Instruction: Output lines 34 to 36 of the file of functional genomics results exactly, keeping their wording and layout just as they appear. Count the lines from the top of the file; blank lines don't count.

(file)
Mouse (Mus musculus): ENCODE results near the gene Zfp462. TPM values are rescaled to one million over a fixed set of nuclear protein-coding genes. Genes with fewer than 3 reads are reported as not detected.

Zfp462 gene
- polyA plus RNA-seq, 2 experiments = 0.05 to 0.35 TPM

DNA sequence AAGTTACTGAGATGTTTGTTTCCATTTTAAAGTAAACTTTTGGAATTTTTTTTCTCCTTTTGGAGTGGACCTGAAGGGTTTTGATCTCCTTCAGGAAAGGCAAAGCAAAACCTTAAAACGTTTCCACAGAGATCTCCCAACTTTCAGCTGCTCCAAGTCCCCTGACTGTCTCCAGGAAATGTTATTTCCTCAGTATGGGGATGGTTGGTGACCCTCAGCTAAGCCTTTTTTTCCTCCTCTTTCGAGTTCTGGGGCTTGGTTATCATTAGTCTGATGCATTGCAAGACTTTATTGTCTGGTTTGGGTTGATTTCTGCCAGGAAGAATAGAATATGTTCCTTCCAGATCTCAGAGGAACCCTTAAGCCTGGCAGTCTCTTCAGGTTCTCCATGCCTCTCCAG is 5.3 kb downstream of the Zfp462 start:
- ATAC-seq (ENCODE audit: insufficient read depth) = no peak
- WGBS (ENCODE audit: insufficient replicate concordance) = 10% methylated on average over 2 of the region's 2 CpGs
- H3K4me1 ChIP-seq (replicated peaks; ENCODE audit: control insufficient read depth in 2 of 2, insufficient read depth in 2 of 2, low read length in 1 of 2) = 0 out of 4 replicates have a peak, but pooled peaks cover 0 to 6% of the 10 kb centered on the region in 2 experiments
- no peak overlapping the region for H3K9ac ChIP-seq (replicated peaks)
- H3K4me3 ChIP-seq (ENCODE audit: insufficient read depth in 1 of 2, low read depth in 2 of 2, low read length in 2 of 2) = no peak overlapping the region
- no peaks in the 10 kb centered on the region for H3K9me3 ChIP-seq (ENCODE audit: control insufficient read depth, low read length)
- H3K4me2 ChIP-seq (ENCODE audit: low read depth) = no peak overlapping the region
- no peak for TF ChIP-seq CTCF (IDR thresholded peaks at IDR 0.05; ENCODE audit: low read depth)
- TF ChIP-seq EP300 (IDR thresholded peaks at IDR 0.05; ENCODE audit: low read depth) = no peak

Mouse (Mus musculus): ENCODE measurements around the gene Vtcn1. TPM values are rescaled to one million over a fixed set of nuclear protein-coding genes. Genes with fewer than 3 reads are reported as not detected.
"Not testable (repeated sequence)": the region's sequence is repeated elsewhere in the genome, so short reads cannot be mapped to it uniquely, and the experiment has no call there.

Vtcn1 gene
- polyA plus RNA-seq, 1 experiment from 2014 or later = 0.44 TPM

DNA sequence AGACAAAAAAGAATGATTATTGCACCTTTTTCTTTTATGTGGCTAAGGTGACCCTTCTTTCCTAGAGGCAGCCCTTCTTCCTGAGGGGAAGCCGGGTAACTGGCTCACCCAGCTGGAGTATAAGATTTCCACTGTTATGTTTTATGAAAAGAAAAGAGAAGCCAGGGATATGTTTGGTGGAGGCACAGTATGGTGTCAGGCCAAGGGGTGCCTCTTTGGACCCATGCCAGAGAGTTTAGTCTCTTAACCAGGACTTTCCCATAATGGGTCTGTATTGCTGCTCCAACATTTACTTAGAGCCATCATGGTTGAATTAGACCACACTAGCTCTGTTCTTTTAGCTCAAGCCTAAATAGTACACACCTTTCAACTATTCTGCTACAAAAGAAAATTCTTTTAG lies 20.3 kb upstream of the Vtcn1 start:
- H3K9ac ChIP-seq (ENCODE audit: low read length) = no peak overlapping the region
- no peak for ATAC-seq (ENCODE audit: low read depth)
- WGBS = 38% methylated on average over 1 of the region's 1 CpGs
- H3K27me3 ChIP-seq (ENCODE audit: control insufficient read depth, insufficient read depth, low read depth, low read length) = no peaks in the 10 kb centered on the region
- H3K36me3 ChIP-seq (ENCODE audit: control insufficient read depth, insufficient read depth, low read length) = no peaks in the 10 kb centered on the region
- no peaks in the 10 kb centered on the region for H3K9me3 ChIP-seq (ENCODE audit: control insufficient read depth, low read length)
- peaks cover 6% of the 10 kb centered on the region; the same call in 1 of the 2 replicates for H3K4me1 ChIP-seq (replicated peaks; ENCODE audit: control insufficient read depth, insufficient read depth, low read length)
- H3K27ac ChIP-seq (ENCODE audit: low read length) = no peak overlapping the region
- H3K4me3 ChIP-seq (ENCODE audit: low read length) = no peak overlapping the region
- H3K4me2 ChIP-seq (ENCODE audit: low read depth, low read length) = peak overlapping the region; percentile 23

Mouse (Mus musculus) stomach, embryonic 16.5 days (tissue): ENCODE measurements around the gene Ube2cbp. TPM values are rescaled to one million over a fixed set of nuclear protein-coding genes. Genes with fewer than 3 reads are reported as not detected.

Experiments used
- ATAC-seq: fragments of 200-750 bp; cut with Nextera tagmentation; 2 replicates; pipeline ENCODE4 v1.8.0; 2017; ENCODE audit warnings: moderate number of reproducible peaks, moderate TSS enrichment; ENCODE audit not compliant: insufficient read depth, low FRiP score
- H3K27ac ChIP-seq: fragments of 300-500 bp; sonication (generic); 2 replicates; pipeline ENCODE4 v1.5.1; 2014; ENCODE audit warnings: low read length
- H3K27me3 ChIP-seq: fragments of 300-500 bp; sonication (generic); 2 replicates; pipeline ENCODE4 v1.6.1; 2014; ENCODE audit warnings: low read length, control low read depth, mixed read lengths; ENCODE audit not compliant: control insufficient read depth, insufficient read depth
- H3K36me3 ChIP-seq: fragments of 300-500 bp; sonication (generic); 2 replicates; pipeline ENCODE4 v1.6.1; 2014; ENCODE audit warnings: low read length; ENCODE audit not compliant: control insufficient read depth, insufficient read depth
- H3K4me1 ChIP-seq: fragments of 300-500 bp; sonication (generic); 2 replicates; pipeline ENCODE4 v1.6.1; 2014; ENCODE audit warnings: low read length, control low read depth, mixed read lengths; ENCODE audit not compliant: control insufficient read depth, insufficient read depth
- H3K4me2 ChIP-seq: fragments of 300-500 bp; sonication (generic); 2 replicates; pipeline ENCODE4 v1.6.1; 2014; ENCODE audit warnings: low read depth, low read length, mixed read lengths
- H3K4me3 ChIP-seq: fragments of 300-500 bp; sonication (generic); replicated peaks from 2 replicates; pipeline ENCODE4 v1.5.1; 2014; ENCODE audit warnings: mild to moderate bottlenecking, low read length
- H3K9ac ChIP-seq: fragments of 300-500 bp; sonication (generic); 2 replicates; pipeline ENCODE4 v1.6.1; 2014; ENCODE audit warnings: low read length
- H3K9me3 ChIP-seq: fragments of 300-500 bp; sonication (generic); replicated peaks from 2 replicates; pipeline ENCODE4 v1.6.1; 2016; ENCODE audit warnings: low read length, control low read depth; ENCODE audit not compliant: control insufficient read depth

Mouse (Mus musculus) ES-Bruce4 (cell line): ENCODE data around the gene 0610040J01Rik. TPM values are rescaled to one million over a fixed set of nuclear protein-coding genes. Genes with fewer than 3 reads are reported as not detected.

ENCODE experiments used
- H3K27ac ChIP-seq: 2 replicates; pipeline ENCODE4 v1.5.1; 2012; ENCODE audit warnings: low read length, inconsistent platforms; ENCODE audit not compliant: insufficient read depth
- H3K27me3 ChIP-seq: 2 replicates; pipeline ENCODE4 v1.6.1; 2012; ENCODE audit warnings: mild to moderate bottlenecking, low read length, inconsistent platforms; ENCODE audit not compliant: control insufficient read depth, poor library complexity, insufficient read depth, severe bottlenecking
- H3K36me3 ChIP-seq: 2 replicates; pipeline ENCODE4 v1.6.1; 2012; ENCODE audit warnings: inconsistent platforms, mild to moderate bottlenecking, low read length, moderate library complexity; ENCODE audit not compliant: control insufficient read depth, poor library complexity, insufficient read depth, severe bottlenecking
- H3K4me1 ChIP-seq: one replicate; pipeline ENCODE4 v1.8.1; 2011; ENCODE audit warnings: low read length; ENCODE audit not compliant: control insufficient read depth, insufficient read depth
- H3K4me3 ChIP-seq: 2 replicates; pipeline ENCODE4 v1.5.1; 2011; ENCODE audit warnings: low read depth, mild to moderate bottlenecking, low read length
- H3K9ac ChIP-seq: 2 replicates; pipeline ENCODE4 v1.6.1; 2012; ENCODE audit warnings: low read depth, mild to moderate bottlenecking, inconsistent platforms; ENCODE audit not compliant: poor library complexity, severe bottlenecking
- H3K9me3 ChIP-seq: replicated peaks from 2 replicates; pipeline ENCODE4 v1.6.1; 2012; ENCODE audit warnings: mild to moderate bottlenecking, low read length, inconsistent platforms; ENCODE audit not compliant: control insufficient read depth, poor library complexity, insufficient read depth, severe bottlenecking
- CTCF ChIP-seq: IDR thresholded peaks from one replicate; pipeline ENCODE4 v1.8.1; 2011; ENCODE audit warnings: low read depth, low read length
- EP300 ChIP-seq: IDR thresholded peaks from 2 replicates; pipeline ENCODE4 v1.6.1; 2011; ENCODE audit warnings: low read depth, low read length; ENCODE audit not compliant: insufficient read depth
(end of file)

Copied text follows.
- H3K36me3 ChIP-seq: fragments of 300-500 bp; sonication (generic); 2 replicates; pipeline ENCODE4 v1.6.1; 2014; ENCODE audit warnings: low read length; ENCODE audit not compliant: control insufficient read depth, insufficient read depth
- H3K4me1 ChIP-seq: fragments of 300-500 bp; sonication (generic); 2 replicates; pipeline ENCODE4 v1.6.1; 2014; ENCODE audit warnings: low read length, control low read depth, mixed read lengths; ENCODE audit not compliant: control insufficient read depth, insufficient read depth
- H3K4me2 ChIP-seq: fragments of 300-500 bp; sonication (generic); 2 replicates; pipeline ENCODE4 v1.6.1; 2014; ENCODE audit warnings: low read depth, low read length, mixed read lengths